Using Sous Vide On Board
My experiments with on board cooking continues - this time with Sous Vide (French for "Under Vacuum").  The term and method have been around for a long time, but principally as a restaurant tool, rather than for a home kitchen much less a boat galley.  The method involves cooking a food item immersed in water at a relatively low temperature.    This web page describes my experiments and experience cooking Sous Vide.
Joule Sous Vide Device
The restaurant version of Sous Vide involves a rather large and expensive cooking device.  In the last few years a number of appliance manufacturers have created compact and relatively inexpensive Sous Vide devices.  In May, 2017 I purchased the Chef Steps Joule Sous Vide tool from  The device is shown in the picture on the right.  It is basically a pump with a heater.  It is inserted into a pot of water and when turned on, water is pumped through the device and heated a specified temperature.  The pump keeps the water circulating so that all of the water is at the same temperature.
One unique aspect of this unit is that there are no controls on the device, just an on/off button.  The controls are in an app that runs on an Android or iPhone.  This cuts down on the cost, weight and complexity of the device.

The Joule Sous Vide Cooker
The downside is when your phone has fully discharged the battery it must be at least partially re-charged before you can start cooking.  Also the app will run down the battery if the phone is not plugged into a charger.  My phone will lose around 50% of the charge in a few hours of operation.  I use the phone to set the temperature, and when the cooking starts I either plug the phone into the charger or kill the app.  The only useful purpose of the app when cooking is the timer.  A regular kitchen time works fine for times up to 24 hours.

I bought this unit for two potential purposes in my galley.

  1. To precook meal entrées and side dishes for later reheating on passages.  In the past I've cooked these items conventionally and used a vacuum sealer to package them.
  2. As a slow cook device when dockside and on shore power that does not add too much heat to the cabin during the summer months.  This is the second kitchen device I purchased for this purpose.  The other device was a thermos cooker, which was only partially successful.
On the right is a picture of the Joule in operation, heating a pot of water in preparation for my first attempt at cooking Sous Vide.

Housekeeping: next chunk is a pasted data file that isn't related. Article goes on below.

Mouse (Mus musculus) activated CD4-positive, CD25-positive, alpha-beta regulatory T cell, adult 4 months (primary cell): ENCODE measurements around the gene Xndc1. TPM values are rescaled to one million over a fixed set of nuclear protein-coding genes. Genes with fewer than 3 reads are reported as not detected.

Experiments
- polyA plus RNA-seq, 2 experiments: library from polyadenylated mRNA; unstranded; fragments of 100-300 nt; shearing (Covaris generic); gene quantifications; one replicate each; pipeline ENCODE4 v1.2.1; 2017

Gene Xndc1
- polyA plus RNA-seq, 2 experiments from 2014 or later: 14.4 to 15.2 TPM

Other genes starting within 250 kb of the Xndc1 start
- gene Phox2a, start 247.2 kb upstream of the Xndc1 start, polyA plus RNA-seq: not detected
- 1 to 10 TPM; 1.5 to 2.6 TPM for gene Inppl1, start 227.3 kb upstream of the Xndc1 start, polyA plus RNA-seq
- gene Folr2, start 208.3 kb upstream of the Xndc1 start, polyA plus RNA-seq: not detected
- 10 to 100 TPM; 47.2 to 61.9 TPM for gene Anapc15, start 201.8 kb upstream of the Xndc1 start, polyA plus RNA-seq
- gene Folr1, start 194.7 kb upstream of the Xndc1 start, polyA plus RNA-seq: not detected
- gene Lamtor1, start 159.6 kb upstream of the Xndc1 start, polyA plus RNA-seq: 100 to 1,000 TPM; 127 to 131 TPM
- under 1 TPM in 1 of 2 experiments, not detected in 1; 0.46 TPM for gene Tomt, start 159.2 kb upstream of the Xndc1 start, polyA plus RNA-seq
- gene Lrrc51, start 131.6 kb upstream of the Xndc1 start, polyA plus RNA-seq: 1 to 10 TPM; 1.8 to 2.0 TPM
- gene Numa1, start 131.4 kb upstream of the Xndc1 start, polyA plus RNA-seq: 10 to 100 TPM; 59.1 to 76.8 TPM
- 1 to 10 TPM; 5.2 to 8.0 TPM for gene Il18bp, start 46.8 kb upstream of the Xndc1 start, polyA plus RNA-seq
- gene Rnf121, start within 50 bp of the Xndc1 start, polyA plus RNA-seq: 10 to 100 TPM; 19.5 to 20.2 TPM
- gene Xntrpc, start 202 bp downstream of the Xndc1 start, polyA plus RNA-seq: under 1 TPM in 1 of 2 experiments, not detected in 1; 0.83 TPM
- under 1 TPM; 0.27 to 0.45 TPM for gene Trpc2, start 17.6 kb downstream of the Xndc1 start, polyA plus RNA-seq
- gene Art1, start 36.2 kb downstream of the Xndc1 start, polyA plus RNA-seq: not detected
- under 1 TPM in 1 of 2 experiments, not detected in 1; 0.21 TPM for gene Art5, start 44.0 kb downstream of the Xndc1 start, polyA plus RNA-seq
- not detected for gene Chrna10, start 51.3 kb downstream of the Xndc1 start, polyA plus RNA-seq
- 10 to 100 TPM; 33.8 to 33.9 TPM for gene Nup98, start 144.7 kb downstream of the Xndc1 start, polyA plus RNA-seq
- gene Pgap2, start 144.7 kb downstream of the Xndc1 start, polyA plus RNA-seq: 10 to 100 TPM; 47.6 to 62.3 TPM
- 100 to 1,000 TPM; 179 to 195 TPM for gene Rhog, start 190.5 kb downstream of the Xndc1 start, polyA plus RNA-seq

You can see the pump is circulating the water.  As soon as it reaches the temperature I set via my Android phone I will get an alarm and the system is ready to start cooking.
For this exercise I am cooking chicken breasts at 149° F.
It does draw a fair amount of energy (1100 W).  So with 30A shore power I can't have the water heater, frig, battery charger, and AC on while cooking in this manner.  Something has to be turned off (most easily the water heater).  Once the water reaches temperature and the food has been in the pot for a few moments, the energy draw does drop to only a few amps.

Joule Pump Running and Heating the Water

Chicken Breasts in ZipLoc Cooking
Now I have added three 1/2 chicken breasts (boned and skinless) to the pot in a 1 gallon zip loc bag (open at the top).  I added salt, ground fennel seed and cardamom with some olive oil to the bag.
Now I have to wait an hour to see if this really works as advertised.  I've never slow-cooked chicken breasts before.

Heating up the cabin does not appear to be an issue.  Of course this was a relatively cool May day in Jax as a front came through this AM.  The pot is hot to the touch, but I can't feel the heat when more than a few inches away.
On the right is one of the cooked chicken breasts.  It looks to be perfectly cooked, but the picture shows one of the main draw backs of Sous Vide - the meat is very bland looking.  This is fine if the chicken is being used to prepare a chicken salad or maybe added to a pasta sauce. However if it is to be the main entre for dinner some further cooking is desirable for presentation and taste.  This might involve briefly putting the chicken breast on a grill or browning in a skillet.

One 1/2 Chicken Breast Slightly Undercooked After One Hour
Actually this chicken is slightly under cooked to allow for the additional cooking to sear or sauce the meat.  If I were using this chicken as is I might have raised the cooking temperature to about 152° F.  Only a few degrees makes a big difference given the long cooking times.